However, unlike 50 years ago, employers today often offer their employees a range of “perks” such as wellness programs, fitness classes, nutritional education, vaccinations, and health assessments. Employers normally have not considered these perks to be included in the “regular rate” or overtime calculation. Yet, the DOL’s silence on how these perks actually fit into the calculation has sparked litigation, creating concern and expenses for perk providing employers. Luckily, the DOL’s final ruling makes it crystal clear that these perks and certain other benefits are to be excluded from the “regular rate” calculation.

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Surviving the Seasonal Soiree

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You survived Black Friday, Cyber Monday, and Giving Tuesday.  Will you “survive” the office holiday party and the HR land mines it presents?  Please don’t let anyone show up to the party dressed like this guy.

What’s a party without alcohol, and what’s a law blog without a curmudgeon preaching moderation and reasonableness?

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LGBTQ Rights in Employment: Does it Boil Down to the “Bathroom Use” Question Again?

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When the first transgender discrimination case reached the U.S. Supreme Court, Chief Justice Roberts asked, “What do we do about bathrooms?” Now, The Supreme Court has been asked the question: Does Title VII of the Civil Rights Act of 1964, which prohibits sex discrimination at work, apply to discrimination based on an individual’s gender identity or sexual orientation?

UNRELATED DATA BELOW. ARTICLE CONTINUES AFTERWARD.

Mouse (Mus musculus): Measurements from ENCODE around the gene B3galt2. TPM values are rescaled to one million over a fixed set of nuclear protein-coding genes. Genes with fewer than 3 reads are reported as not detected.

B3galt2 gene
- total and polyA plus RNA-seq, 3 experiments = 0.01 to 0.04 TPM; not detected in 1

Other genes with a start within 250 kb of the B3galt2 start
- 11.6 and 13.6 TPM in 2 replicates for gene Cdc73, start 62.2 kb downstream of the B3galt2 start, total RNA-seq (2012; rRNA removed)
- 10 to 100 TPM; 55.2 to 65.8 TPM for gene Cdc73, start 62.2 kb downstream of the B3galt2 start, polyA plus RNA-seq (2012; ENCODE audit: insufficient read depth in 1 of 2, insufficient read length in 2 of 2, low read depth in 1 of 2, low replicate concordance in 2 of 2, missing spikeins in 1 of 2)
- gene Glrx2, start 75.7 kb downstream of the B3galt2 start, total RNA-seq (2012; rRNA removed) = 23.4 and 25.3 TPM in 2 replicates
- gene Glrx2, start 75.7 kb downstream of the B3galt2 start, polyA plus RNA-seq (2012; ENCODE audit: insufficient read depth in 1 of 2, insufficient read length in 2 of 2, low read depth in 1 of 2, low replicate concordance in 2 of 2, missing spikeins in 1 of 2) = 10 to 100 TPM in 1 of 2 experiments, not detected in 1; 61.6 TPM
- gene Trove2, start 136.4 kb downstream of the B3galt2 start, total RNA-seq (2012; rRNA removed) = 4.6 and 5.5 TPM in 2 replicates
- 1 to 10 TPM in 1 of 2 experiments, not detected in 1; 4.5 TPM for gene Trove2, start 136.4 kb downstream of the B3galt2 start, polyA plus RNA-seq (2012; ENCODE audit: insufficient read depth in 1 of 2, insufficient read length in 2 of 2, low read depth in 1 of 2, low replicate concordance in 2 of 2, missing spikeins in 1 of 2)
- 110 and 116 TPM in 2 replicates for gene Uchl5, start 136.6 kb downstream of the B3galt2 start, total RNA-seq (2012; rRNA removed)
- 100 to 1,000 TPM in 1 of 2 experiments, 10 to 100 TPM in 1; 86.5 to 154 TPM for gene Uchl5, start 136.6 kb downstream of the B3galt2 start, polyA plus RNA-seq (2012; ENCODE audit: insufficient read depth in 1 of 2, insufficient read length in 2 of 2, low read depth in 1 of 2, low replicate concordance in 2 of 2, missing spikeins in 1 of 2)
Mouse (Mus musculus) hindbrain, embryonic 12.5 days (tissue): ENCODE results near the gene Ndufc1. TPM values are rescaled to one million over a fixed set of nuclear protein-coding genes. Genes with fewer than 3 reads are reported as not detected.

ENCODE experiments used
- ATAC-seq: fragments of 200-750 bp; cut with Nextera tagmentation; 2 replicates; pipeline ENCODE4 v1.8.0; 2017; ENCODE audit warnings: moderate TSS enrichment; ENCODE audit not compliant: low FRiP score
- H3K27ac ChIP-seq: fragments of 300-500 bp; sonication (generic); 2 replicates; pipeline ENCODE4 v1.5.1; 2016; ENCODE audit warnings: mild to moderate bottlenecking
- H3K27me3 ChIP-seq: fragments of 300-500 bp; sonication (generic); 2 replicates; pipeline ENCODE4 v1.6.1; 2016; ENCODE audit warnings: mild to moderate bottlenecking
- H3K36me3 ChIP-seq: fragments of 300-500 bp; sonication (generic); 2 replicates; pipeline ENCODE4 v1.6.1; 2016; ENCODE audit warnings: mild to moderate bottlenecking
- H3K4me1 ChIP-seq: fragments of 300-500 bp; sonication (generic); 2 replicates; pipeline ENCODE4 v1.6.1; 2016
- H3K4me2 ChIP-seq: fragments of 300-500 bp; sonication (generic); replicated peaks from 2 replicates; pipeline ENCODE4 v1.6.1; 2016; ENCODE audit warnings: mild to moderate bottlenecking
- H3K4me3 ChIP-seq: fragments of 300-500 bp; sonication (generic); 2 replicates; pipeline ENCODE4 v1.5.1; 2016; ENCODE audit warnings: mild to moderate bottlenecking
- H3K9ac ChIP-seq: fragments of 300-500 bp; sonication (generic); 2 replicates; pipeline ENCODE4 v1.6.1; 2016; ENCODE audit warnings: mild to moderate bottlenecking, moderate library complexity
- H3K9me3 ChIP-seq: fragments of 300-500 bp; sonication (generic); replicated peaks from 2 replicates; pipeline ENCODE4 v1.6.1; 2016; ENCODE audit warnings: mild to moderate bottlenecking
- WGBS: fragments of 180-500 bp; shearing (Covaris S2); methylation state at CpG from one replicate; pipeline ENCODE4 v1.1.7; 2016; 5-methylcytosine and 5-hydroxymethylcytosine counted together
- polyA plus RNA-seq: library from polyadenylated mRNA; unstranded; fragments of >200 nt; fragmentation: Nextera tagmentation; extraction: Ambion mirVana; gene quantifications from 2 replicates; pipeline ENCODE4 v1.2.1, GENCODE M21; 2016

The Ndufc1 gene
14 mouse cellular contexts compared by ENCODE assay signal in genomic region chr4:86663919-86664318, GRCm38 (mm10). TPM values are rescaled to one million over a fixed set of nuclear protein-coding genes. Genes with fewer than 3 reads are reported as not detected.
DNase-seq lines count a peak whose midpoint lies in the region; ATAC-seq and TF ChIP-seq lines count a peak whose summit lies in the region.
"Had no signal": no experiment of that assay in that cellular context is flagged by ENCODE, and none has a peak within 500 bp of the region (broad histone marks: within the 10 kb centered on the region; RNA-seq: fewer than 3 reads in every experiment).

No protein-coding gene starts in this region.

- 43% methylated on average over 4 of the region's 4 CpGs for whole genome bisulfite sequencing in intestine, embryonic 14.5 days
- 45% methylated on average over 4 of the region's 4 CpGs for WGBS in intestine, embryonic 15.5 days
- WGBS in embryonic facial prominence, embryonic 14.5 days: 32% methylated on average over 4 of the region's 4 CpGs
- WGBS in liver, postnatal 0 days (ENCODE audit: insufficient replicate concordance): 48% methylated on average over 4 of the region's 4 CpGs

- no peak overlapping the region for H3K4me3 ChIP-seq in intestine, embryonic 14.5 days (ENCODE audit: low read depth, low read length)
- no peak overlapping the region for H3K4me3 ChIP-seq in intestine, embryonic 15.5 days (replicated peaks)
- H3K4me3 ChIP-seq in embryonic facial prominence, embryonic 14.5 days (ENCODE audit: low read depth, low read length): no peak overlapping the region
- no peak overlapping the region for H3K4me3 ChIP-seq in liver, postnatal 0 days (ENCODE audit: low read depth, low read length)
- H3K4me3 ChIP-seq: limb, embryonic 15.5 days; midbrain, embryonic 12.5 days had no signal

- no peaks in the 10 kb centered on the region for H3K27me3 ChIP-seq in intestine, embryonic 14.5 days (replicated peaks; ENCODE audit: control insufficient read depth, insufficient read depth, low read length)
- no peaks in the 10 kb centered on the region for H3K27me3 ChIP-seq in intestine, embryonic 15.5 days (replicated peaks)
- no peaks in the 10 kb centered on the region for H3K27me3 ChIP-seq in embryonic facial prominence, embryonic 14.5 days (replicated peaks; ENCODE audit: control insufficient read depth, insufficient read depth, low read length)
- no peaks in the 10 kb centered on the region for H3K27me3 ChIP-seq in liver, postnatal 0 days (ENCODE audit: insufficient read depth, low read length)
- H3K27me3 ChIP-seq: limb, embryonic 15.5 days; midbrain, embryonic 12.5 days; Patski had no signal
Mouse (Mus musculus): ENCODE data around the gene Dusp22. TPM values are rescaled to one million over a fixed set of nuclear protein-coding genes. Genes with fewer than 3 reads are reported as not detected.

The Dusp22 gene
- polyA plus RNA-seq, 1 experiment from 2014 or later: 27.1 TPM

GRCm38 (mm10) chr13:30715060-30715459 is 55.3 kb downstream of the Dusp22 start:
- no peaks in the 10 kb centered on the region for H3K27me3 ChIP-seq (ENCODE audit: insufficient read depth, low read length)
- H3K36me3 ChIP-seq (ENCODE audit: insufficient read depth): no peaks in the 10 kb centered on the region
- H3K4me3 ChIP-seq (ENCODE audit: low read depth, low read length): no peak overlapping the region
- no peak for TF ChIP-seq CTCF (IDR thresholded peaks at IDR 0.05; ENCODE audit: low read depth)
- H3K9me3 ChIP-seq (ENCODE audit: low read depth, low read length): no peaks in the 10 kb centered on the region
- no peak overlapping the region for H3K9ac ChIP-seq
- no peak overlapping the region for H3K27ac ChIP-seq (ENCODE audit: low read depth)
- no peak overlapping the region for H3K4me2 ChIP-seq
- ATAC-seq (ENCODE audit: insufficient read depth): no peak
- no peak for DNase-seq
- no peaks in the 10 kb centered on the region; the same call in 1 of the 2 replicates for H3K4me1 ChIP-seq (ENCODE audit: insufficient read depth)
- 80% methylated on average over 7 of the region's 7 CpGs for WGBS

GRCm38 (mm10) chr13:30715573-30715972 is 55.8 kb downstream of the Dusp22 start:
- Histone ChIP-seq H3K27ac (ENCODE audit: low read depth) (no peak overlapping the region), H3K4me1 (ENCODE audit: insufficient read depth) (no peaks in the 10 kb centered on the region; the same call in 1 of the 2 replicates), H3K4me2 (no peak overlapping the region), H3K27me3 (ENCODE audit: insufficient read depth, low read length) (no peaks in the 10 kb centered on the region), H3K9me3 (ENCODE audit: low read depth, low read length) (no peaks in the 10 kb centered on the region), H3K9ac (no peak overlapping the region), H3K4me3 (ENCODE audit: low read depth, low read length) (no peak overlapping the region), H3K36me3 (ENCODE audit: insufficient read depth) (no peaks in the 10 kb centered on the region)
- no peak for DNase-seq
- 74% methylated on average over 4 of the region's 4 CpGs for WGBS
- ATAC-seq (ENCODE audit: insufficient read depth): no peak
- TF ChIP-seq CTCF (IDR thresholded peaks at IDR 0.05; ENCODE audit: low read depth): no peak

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DHS Extends Temporary Protected Status and Work Authorization

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As a result of court orders prohibiting the Department of Homeland Security (DHS) from terminating Temporary Protected Status, DHS is again extending the program for certain countries.

TPS Country Current Expiration Date New Expiration Date
El Salvador 01/02/2020 01/04/2021
Haiti 01/02/2020 01/04/2021
Nicaragua 01/02/2020 01/04/2021
Sudan 01/02/2020 01/04/2021
Honduras 01/05/2020 01/04/2021
Nepal 03/24/2020 01/04/2021

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Some Tips on Tips

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On October 25, Elitsa posted on the increase in Florida’s minimum wage to $8.56 an hour, effective January 1.  Because of that increase, Florida employers who take a tip credit must pay tipped employees a direct wage of at least $5.54 per hour.  The U.S. Department of Labor has proposed a new rule regulating tipped employees under the Fair Labor Standards Act.  Here are some highlights of the current requirements and what the proposed rule requires.

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New Florida Minimum Wage on the 2020 Horizon

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Effective January 1, 2020, the Florida minimum wage rate will increase by 10 cents from the current $8.46 per hour, to $8.56 per hour. This 10 cent increase is less than half of the 21 cent increase the state saw from 2018 to 2019.

Restaurant and hotel employers may still count tips actually received by the employee as wages, in the form of a tip credit up to $3.02 per hour. For 2020, as long as “tipped employees” meet the eligibility requirements under the Fair Labor Standards Act (FLSA), the employer must pay a direct wage of no less than $5.54 per hour (reflecting an increase of 10 cents as well), which together with the $3.02 per hour in tip credit adds up to the full $8.56 per hour minimum wage rate.

Remember that Florida’s minimum wage rate and minimum direct wage permitted for tipped employees are higher than under the FLSA, so employers must meet the higher wage requirements for Florida employees.

Florida employers should be sure to replace the 2019 minimum wage posters with the new 2020 posters, available through the DEO in English, Spanish and Creole.